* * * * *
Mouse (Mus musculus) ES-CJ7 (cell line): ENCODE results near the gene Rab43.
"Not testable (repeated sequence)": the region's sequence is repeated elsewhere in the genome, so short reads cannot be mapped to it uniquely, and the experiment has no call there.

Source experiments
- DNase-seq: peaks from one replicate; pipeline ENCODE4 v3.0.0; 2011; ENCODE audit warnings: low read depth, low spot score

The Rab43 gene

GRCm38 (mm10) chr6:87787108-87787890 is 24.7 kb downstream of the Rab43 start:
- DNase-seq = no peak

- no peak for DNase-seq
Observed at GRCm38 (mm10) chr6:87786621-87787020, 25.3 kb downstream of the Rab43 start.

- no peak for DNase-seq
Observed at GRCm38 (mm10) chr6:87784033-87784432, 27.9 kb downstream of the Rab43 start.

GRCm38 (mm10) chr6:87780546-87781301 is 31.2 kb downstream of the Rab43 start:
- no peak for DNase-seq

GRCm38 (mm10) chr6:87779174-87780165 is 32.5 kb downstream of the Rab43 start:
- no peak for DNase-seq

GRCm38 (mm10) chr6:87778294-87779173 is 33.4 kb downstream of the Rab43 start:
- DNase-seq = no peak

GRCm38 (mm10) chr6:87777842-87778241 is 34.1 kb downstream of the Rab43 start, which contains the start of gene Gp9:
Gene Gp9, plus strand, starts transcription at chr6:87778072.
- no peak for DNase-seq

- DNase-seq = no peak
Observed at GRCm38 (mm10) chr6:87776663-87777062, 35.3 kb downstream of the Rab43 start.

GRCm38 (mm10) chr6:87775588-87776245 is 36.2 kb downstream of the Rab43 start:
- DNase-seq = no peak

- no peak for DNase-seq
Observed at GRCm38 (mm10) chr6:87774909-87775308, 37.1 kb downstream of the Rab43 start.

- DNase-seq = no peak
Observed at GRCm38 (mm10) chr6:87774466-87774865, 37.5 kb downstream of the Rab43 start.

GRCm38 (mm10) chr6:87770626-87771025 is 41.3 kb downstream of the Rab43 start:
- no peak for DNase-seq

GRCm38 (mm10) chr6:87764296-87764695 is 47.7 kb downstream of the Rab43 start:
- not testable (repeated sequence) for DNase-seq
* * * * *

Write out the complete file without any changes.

Mouse (Mus musculus) ES-CJ7 (cell line): ENCODE results near the gene Rab43.
"Not testable (repeated sequence)": the region's sequence is repeated elsewhere in the genome, so short reads cannot be mapped to it uniquely, and the experiment has no call there.

Source experiments
- DNase-seq: peaks from one replicate; pipeline ENCODE4 v3.0.0; 2011; ENCODE audit warnings: low read depth, low spot score

The Rab43 gene

GRCm38 (mm10) chr6:87787108-87787890 is 24.7 kb downstream of the Rab43 start:
- DNase-seq = no peak

- no peak for DNase-seq
Observed at GRCm38 (mm10) chr6:87786621-87787020, 25.3 kb downstream of the Rab43 start.

- no peak for DNase-seq
Observed at GRCm38 (mm10) chr6:87784033-87784432, 27.9 kb downstream of the Rab43 start.

GRCm38 (mm10) chr6:87780546-87781301 is 31.2 kb downstream of the Rab43 start:
- no peak for DNase-seq

GRCm38 (mm10) chr6:87779174-87780165 is 32.5 kb downstream of the Rab43 start:
- no peak for DNase-seq

GRCm38 (mm10) chr6:87778294-87779173 is 33.4 kb downstream of the Rab43 start:
- DNase-seq = no peak

GRCm38 (mm10) chr6:87777842-87778241 is 34.1 kb downstream of the Rab43 start, which contains the start of gene Gp9:
Gene Gp9, plus strand, starts transcription at chr6:87778072.
- no peak for DNase-seq

- DNase-seq = no peak
Observed at GRCm38 (mm10) chr6:87776663-87777062, 35.3 kb downstream of the Rab43 start.

GRCm38 (mm10) chr6:87775588-87776245 is 36.2 kb downstream of the Rab43 start:
- DNase-seq = no peak

- no peak for DNase-seq
Observed at GRCm38 (mm10) chr6:87774909-87775308, 37.1 kb downstream of the Rab43 start.

- DNase-seq = no peak
Observed at GRCm38 (mm10) chr6:87774466-87774865, 37.5 kb downstream of the Rab43 start.

GRCm38 (mm10) chr6:87770626-87771025 is 41.3 kb downstream of the Rab43 start:
- no peak for DNase-seq

GRCm38 (mm10) chr6:87764296-87764695 is 47.7 kb downstream of the Rab43 start:
- not testable (repeated sequence) for DNase-seq